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The first ocean-assisted carbon removal plant

Words by Smiley Team

The ocean is one of the building blocks of all ecosystems and serves as one of the largest food providers to humans but it’s facing an outside crisis – ocean acidification.

As defined by the National Ocean Service, Ocean acidification is a process by which Co2 is absorbed into the water, increasing the number of hydrogen ions. What results is more acidic water that affects baseline organisms like plankton and coral the most, making it harder for them to live, and even weakening or melting the outer shells of other sea creatures.

The ocean has taken in more than a third of all the carbon dioxide released into the atmosphere.

To address this, Hawaii-based company Heimdal has opened the world’s first ocean-assisted carbon capture plant. 

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The plant, called the Heimdal V1, was built into a desalination plant – something that already takes water out of the ocean and treats it – and uses electrolysis to separate hydrogen and oxygen from the carbon-based acids that are warming the sea.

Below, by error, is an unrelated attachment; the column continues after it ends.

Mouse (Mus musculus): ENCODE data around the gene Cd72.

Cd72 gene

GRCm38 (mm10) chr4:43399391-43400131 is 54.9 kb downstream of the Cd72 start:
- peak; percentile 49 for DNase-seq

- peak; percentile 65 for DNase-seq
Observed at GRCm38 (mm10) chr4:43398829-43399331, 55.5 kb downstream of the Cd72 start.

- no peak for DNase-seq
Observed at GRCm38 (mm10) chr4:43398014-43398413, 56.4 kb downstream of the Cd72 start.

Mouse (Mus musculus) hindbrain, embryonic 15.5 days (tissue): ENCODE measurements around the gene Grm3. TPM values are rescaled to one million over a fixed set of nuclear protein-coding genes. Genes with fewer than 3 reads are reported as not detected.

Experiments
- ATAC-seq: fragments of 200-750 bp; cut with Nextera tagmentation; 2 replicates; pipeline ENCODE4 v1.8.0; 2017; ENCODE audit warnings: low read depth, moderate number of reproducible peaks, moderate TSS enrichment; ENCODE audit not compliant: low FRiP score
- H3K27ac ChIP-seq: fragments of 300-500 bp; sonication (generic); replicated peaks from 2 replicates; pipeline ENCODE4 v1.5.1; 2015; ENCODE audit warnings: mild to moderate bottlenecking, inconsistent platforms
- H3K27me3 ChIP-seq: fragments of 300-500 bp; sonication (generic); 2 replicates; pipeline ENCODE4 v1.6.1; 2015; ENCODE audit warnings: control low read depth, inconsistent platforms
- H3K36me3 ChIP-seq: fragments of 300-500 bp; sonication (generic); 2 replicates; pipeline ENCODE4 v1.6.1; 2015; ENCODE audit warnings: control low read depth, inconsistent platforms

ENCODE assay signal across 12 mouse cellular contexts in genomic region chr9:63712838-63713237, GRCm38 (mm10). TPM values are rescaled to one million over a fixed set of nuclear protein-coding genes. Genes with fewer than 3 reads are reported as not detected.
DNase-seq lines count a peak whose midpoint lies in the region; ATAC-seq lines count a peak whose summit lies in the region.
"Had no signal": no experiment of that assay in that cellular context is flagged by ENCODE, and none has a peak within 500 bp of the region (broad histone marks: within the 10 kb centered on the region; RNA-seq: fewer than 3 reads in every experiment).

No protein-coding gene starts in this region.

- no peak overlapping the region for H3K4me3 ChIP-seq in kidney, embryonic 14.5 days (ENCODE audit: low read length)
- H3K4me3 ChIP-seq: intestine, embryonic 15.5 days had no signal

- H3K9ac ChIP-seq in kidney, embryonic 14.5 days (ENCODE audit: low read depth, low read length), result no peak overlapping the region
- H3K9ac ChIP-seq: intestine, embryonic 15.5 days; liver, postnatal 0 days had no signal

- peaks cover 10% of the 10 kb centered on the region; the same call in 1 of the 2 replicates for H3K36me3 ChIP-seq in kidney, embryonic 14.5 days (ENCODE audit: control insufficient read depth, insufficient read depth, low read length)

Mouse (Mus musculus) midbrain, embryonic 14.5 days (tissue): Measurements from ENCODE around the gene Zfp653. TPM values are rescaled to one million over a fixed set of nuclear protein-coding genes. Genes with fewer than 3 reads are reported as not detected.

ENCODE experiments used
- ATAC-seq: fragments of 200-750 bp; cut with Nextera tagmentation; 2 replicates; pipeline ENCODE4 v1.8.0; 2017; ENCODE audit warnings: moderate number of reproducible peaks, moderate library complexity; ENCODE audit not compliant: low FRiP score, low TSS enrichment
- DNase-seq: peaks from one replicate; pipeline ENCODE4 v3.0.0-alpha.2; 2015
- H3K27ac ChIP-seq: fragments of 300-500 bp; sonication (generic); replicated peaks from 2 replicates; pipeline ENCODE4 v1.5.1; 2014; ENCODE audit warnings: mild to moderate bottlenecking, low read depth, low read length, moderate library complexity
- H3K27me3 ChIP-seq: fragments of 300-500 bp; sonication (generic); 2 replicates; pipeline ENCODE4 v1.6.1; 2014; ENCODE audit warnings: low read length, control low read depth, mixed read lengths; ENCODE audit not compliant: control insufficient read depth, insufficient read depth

The decarbonated ocean water is returned to the sea and the excess acid is sold as things like hydrochloric acid.

“When the excess acidity is removed from the ocean, it shifts how CO2 exists back to how it was pre-Industrial Revolution,” Erik Millar, co-CEO of Heimdal, told Fast Company.

Heimdal’s technology is held in a shipping container and attaches to existing equipment like the aforementioned desalination plants. The machines themselves are able to pull 1,000 tons of carbon out of the water per year at a cost of $475 per ton. They’re hoping to improve that to 5,000 tons at $200 per ton. 

The development of the machines began at Oxford where Millar, and his cofounder Marcus Lima were students.

“As de-acidified brine reacts with dissolved CO2 and prompts the mineralization process, it also enables the oceans to absorb more carbon dioxide from the atmosphere,” Heimdal’s website reads. “This provides immediate relief to rising CO2 levels in the atmosphere and the ocean simultaneously, while safely and naturally sequestering it for hundreds of thousands of years.”

Inspired to act?

FIND OUT MORE: You can check out the Heimdal project on their website.

RIVER CLEAN-UPS: Always keep an eye out for local waterway cleanups, whether that be rivers or oceans. Just cleaning up litter can help the animals in the area. Find out more at American Rivers.


This article aligns with the following UN SDGs

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